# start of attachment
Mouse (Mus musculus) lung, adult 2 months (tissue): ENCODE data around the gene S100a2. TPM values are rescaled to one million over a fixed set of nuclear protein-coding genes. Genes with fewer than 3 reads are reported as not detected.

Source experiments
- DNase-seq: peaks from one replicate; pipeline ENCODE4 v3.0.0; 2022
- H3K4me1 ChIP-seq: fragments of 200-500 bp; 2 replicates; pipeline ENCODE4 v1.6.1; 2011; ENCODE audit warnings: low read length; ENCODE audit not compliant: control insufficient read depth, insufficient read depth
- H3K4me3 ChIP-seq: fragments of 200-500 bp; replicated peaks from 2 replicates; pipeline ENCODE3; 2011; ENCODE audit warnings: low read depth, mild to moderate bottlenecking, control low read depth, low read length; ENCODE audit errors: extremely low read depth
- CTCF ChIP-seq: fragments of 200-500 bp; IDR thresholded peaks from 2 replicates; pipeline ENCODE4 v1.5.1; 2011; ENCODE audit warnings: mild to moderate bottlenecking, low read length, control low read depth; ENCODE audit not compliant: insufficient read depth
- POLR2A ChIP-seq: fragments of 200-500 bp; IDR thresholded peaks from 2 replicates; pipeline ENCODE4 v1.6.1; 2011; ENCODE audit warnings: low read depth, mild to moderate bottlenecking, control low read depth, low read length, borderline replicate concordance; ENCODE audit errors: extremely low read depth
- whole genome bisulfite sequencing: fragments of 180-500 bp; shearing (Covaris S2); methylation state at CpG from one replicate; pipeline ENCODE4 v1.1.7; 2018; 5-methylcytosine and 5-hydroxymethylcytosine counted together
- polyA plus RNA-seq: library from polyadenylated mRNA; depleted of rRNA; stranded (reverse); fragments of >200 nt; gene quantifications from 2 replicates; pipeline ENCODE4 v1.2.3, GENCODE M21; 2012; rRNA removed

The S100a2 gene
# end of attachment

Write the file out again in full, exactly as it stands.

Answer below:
Mouse (Mus musculus) lung, adult 2 months (tissue): ENCODE data around the gene S100a2. TPM values are rescaled to one million over a fixed set of nuclear protein-coding genes. Genes with fewer than 3 reads are reported as not detected.

Source experiments
- DNase-seq: peaks from one replicate; pipeline ENCODE4 v3.0.0; 2022
- H3K4me1 ChIP-seq: fragments of 200-500 bp; 2 replicates; pipeline ENCODE4 v1.6.1; 2011; ENCODE audit warnings: low read length; ENCODE audit not compliant: control insufficient read depth, insufficient read depth
- H3K4me3 ChIP-seq: fragments of 200-500 bp; replicated peaks from 2 replicates; pipeline ENCODE3; 2011; ENCODE audit warnings: low read depth, mild to moderate bottlenecking, control low read depth, low read length; ENCODE audit errors: extremely low read depth
- CTCF ChIP-seq: fragments of 200-500 bp; IDR thresholded peaks from 2 replicates; pipeline ENCODE4 v1.5.1; 2011; ENCODE audit warnings: mild to moderate bottlenecking, low read length, control low read depth; ENCODE audit not compliant: insufficient read depth
- POLR2A ChIP-seq: fragments of 200-500 bp; IDR thresholded peaks from 2 replicates; pipeline ENCODE4 v1.6.1; 2011; ENCODE audit warnings: low read depth, mild to moderate bottlenecking, control low read depth, low read length, borderline replicate concordance; ENCODE audit errors: extremely low read depth
- whole genome bisulfite sequencing: fragments of 180-500 bp; shearing (Covaris S2); methylation state at CpG from one replicate; pipeline ENCODE4 v1.1.7; 2018; 5-methylcytosine and 5-hydroxymethylcytosine counted together
- polyA plus RNA-seq: library from polyadenylated mRNA; depleted of rRNA; stranded (reverse); fragments of >200 nt; gene quantifications from 2 replicates; pipeline ENCODE4 v1.2.3, GENCODE M21; 2012; rRNA removed

The S100a2 gene